Alternatively, an external electric heating element, or hot plate, can be used. These work for smaller boilers but are usually limited to lower wattages (less than 1500 watts). External hot plates are much less efficient than direct contact internal heating, and like a stovetop, have the problem of slow heat cycling, so will likely require rewiring. These are probably best considered as a small (sub 2") still only option.

Electric controllers

Snuffy's triac controller
There is a great deal of confusion from many distillers surrounding the thermostat or heat-control used in an electric heating element set-up. Standard factory heat controls are designed to turn the element completely on when the boiler contents are too cool (ie, below target thermostat temperature), and then completely off when the boiler contents reach the specified thermostat temperature. This leads to the element cycling on and off at long intervals (from several seconds to several minutes) and the vigor of the boil spikes and drops accordingly, yielding unpredictable and potentially bad result vapour production. The alternative is to buy or make a Triac controller that will cycle at very short intervals (50-60 times every second), adjusting the power to the heating element, resulting in a very stable and minutely variable temperature control. Read this for more detailed info: [1] Purchasing such a controller can be prohibitively expensive. Alternatively, such a controller can be built with simple electronic skills at a very low cost: [2] [3] [4] [5]

Gas

A common propane burner used to heat the boiler

Natural gas, propane, and lpg can be used with a simple burner to heat the boiler directly. Burners range from 10,000 BTU up to 100,000 BTU. Gas Burners come in a wide range of sizes and styles, but all of them are meant to sit below and heat the bottom of the boiler [6] [7].

Gas has several advantages over electric. Gas controls are much more flexible "off the shelf" and allow for fine (if not accurate) adjustment to heat output. Most gas burners can also generate a higher maximum energy than electrical circuits can yield, giving much faster heat-up times. Gas makes the entire apparatus portable to areas away from power supply, which may be of use in sheds without utilities or outside. Many users already have some type of gas burner that can also serve their distilling needs without any extra modifications or need to purchase special equipment. Gas burners are probably less likely to scorch a thick boiler charge if run carefully, though some very high-solid washes will still require a slow heat up or indirect heat like a double boiler to prevent burning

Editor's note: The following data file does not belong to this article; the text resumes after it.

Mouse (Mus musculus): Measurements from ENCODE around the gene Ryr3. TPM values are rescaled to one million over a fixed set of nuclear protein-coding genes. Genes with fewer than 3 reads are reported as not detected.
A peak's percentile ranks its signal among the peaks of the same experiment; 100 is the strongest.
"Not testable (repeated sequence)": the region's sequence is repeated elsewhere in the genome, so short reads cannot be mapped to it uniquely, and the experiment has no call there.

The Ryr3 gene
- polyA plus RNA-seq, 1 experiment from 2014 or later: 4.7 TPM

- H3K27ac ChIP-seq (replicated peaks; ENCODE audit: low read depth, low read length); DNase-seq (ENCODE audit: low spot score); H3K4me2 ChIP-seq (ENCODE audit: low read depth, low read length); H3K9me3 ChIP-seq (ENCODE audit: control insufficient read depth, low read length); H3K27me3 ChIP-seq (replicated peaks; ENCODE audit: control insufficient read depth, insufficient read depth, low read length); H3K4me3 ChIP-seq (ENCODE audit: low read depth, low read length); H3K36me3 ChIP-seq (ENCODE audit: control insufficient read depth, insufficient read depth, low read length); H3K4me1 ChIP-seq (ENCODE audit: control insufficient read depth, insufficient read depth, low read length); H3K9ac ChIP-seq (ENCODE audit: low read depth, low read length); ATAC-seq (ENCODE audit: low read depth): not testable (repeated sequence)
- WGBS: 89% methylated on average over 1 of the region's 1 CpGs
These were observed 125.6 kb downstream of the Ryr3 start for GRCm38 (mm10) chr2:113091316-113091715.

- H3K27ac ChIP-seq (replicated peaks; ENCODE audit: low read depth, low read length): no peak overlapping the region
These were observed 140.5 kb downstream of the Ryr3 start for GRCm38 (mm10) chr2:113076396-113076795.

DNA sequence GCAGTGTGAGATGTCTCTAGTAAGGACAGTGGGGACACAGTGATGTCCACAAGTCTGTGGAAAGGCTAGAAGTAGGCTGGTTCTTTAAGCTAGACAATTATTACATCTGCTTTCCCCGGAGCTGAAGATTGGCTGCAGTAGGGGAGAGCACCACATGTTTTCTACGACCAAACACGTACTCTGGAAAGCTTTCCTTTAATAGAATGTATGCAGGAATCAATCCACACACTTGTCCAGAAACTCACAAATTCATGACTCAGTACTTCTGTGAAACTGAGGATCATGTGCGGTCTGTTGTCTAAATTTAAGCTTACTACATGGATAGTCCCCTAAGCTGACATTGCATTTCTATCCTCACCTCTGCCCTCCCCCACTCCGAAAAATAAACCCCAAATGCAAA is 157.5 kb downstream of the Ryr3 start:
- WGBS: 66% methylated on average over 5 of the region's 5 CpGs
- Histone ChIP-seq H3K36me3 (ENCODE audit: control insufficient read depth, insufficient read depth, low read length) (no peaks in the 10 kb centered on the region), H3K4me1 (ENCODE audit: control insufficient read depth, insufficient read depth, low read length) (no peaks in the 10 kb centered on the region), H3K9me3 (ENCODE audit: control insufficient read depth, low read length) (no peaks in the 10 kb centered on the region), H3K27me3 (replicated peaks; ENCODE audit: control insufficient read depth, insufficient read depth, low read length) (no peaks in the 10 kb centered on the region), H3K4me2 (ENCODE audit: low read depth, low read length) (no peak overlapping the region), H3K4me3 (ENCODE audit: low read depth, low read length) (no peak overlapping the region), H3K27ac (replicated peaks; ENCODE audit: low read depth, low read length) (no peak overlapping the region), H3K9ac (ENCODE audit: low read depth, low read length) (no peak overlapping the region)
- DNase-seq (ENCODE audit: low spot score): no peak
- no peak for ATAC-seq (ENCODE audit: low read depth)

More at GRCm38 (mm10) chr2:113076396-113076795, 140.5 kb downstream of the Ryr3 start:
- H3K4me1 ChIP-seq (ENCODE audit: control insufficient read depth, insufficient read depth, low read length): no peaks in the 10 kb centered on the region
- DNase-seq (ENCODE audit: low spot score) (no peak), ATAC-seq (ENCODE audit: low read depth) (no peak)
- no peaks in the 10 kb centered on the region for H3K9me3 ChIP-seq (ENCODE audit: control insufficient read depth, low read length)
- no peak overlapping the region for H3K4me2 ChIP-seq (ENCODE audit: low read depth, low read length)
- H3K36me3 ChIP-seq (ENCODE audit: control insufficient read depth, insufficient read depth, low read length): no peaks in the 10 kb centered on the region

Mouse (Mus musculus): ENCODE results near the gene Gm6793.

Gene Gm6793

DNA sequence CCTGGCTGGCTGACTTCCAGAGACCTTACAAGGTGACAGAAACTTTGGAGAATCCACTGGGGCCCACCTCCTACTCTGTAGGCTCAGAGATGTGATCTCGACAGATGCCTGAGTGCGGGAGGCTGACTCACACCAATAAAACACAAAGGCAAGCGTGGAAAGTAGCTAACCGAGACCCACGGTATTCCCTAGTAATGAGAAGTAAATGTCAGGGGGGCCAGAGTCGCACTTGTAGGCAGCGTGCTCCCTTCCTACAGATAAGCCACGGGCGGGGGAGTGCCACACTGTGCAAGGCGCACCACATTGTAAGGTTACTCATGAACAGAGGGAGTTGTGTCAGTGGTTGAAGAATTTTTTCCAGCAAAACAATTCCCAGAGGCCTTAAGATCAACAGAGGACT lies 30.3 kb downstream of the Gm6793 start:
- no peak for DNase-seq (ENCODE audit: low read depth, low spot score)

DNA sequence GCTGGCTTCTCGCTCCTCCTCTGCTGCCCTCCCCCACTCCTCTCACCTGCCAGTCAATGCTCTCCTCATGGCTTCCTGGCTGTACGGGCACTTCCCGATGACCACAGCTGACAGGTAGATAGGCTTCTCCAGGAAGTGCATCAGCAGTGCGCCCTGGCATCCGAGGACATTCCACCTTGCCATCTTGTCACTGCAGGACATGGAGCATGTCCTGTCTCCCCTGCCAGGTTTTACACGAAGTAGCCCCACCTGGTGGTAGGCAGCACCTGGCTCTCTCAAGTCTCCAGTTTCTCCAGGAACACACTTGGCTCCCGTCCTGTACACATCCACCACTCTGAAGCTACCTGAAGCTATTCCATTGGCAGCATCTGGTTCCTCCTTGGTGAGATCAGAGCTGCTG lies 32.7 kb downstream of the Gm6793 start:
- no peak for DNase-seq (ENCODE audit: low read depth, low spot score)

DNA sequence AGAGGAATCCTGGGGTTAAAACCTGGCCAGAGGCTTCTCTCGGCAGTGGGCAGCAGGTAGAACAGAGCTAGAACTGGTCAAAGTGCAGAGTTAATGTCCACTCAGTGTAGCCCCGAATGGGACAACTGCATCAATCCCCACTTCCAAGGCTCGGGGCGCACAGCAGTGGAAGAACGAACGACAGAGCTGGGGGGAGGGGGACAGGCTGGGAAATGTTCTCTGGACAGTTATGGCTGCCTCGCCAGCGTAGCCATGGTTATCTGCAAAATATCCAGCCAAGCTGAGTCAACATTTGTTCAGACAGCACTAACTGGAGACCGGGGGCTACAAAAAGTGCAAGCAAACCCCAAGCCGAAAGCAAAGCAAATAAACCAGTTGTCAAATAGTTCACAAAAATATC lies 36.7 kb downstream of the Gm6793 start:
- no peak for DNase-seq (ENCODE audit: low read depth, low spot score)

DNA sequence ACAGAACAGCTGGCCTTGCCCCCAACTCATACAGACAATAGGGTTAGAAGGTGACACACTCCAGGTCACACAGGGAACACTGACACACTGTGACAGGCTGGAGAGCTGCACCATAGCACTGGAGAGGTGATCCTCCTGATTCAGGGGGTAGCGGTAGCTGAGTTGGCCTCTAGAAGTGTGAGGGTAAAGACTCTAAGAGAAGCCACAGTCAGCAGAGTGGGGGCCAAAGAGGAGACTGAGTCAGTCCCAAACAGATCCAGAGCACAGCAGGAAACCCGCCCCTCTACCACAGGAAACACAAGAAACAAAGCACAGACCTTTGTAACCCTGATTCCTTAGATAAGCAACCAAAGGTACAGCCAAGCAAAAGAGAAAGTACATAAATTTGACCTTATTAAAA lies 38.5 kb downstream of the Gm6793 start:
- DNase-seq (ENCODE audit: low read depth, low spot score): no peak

The drawbacks are that an open flame puts off dangerous CO2 and CO and requires plenty of ventilation or must be used outdoors. Open flames from a gas burner can ignite alcohol vapors in the case of a condenser failure or even cause an explosion if leaks are not identified and the set-up isn't watched carefully. Gas/Propane costs can be much higher than using electricity (depending upon area) and may be more difficult to move or transport. Propane tanks also need to be refilled after several uses creating extra trips to the 'propane store', and can leave you short mid run. Gas is a more inefficent heat source, as the boiler is not as easily insulated as an electric boiler because of fire hazards and venting issues (see insulation. It is also harder to set a known wattage input with gas. It is possible, but requires some experimenting and measure water production at various settings to calculate. This means it can be hard to determine if a reflux column is running at its most efficient speed, but has little implication for pot stillers.